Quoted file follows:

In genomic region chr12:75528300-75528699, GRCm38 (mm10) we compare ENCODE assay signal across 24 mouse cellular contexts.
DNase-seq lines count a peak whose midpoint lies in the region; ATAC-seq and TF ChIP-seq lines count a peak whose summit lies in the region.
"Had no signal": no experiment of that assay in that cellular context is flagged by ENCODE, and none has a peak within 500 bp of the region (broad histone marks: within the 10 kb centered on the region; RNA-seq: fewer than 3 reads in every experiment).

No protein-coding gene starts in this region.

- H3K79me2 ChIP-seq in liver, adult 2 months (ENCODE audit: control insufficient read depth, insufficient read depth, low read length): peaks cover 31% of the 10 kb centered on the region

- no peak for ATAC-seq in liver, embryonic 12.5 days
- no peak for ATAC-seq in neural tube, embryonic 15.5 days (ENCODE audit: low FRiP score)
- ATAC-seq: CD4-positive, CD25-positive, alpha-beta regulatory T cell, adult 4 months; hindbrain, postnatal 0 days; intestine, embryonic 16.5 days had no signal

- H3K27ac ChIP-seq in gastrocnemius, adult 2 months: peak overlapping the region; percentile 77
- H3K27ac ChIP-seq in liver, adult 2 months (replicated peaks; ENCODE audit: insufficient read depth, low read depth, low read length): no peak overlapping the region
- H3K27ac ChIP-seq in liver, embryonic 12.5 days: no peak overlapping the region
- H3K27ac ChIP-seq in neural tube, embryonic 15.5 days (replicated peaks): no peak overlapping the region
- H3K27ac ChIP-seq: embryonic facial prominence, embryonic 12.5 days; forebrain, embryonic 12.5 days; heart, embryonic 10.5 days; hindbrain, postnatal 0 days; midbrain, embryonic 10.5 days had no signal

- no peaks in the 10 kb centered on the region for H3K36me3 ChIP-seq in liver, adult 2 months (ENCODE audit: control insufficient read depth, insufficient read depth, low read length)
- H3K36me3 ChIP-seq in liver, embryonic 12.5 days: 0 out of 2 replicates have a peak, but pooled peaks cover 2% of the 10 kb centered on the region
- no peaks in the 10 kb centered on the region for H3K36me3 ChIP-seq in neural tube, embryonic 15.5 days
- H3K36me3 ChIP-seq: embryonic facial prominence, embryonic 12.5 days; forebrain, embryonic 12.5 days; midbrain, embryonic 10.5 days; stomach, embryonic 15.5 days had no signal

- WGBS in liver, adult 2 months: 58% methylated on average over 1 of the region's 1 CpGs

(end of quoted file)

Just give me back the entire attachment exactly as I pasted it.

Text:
In genomic region chr12:75528300-75528699, GRCm38 (mm10) we compare ENCODE assay signal across 24 mouse cellular contexts.
DNase-seq lines count a peak whose midpoint lies in the region; ATAC-seq and TF ChIP-seq lines count a peak whose summit lies in the region.
"Had no signal": no experiment of that assay in that cellular context is flagged by ENCODE, and none has a peak within 500 bp of the region (broad histone marks: within the 10 kb centered on the region; RNA-seq: fewer than 3 reads in every experiment).

No protein-coding gene starts in this region.

- H3K79me2 ChIP-seq in liver, adult 2 months (ENCODE audit: control insufficient read depth, insufficient read depth, low read length): peaks cover 31% of the 10 kb centered on the region

- no peak for ATAC-seq in liver, embryonic 12.5 days
- no peak for ATAC-seq in neural tube, embryonic 15.5 days (ENCODE audit: low FRiP score)
- ATAC-seq: CD4-positive, CD25-positive, alpha-beta regulatory T cell, adult 4 months; hindbrain, postnatal 0 days; intestine, embryonic 16.5 days had no signal

- H3K27ac ChIP-seq in gastrocnemius, adult 2 months: peak overlapping the region; percentile 77
- H3K27ac ChIP-seq in liver, adult 2 months (replicated peaks; ENCODE audit: insufficient read depth, low read depth, low read length): no peak overlapping the region
- H3K27ac ChIP-seq in liver, embryonic 12.5 days: no peak overlapping the region
- H3K27ac ChIP-seq in neural tube, embryonic 15.5 days (replicated peaks): no peak overlapping the region
- H3K27ac ChIP-seq: embryonic facial prominence, embryonic 12.5 days; forebrain, embryonic 12.5 days; heart, embryonic 10.5 days; hindbrain, postnatal 0 days; midbrain, embryonic 10.5 days had no signal

- no peaks in the 10 kb centered on the region for H3K36me3 ChIP-seq in liver, adult 2 months (ENCODE audit: control insufficient read depth, insufficient read depth, low read length)
- H3K36me3 ChIP-seq in liver, embryonic 12.5 days: 0 out of 2 replicates have a peak, but pooled peaks cover 2% of the 10 kb centered on the region
- no peaks in the 10 kb centered on the region for H3K36me3 ChIP-seq in neural tube, embryonic 15.5 days
- H3K36me3 ChIP-seq: embryonic facial prominence, embryonic 12.5 days; forebrain, embryonic 12.5 days; midbrain, embryonic 10.5 days; stomach, embryonic 15.5 days had no signal

- WGBS in liver, adult 2 months: 58% methylated on average over 1 of the region's 1 CpGs